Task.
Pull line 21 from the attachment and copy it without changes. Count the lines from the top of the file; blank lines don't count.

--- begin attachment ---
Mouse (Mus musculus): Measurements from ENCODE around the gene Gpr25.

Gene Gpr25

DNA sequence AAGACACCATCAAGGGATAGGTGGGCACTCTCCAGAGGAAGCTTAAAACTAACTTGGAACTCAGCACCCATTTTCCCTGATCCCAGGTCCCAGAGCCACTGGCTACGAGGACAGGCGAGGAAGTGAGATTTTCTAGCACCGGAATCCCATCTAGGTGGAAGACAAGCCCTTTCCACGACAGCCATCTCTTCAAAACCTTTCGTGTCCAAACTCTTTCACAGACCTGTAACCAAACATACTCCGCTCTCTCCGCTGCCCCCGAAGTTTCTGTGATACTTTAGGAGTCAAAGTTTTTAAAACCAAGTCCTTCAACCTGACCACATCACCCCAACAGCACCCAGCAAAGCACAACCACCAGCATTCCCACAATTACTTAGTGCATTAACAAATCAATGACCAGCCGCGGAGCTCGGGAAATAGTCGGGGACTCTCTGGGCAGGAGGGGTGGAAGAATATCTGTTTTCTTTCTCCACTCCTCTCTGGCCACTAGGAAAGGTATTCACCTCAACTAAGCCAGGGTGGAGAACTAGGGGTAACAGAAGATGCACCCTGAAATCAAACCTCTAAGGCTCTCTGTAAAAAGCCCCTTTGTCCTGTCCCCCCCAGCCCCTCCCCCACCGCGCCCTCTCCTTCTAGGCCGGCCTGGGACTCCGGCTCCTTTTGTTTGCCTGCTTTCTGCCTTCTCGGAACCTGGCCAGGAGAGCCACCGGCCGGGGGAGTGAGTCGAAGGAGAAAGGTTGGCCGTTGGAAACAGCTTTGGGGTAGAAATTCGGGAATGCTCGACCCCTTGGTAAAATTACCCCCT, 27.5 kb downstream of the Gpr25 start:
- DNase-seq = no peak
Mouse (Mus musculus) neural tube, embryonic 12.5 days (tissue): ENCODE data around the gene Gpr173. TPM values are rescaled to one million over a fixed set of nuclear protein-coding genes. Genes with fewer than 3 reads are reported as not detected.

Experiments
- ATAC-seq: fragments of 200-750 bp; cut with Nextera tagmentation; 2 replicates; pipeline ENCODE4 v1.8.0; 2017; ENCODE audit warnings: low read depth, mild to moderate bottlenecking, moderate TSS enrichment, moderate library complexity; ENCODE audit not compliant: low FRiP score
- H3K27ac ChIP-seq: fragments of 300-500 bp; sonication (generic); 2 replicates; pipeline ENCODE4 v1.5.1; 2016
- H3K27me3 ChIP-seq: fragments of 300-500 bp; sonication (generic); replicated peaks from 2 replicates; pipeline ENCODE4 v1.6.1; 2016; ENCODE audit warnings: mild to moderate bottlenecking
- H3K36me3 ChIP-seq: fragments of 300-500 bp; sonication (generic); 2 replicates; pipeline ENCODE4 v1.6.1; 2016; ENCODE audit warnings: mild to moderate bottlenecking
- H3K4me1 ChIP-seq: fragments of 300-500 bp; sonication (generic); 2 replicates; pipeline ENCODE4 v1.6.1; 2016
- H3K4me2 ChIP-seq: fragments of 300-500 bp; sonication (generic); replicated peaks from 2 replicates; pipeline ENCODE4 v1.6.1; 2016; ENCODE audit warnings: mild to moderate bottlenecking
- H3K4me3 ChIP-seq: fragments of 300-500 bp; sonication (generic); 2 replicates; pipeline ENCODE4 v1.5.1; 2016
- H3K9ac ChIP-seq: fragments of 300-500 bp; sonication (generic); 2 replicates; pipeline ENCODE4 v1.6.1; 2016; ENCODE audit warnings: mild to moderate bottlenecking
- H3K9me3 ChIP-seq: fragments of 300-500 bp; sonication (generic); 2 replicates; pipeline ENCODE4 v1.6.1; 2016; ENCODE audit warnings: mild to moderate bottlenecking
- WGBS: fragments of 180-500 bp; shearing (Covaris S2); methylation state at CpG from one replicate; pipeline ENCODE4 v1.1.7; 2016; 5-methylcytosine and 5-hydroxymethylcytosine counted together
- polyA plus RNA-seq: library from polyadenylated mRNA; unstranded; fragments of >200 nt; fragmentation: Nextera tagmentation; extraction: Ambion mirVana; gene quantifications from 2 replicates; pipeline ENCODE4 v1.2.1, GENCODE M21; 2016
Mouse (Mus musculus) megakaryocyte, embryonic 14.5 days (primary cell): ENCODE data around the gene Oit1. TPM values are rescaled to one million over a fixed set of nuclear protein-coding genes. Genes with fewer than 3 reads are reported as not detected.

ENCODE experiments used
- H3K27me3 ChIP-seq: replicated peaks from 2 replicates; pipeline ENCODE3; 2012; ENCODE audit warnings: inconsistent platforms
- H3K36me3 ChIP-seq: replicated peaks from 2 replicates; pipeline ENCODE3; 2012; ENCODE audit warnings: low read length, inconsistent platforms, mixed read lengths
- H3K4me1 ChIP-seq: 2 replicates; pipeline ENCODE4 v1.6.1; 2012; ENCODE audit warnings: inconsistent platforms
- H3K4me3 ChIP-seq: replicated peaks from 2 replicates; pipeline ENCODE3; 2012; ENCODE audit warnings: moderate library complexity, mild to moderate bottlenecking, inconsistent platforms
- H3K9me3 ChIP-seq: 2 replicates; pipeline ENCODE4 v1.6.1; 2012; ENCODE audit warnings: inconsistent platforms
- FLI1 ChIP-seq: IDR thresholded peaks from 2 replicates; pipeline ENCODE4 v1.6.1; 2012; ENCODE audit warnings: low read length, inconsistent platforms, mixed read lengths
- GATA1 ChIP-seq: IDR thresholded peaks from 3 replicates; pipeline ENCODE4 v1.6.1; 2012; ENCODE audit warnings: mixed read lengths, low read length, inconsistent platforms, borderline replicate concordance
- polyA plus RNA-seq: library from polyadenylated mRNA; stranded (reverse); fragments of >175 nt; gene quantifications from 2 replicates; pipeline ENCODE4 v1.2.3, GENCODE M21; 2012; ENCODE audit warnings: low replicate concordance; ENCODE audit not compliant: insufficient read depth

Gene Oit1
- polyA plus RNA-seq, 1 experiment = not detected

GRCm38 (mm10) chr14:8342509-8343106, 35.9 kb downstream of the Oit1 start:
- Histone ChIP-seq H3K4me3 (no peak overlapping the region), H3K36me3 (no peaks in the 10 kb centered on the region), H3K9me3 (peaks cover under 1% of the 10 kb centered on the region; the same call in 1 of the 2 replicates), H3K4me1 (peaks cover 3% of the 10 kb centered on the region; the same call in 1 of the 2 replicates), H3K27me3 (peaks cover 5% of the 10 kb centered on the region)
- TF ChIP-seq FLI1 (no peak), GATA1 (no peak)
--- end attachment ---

- H3K36me3 ChIP-seq: replicated peaks from 2 replicates; pipeline ENCODE3; 2012; ENCODE audit warnings: low read length, inconsistent platforms, mixed read lengths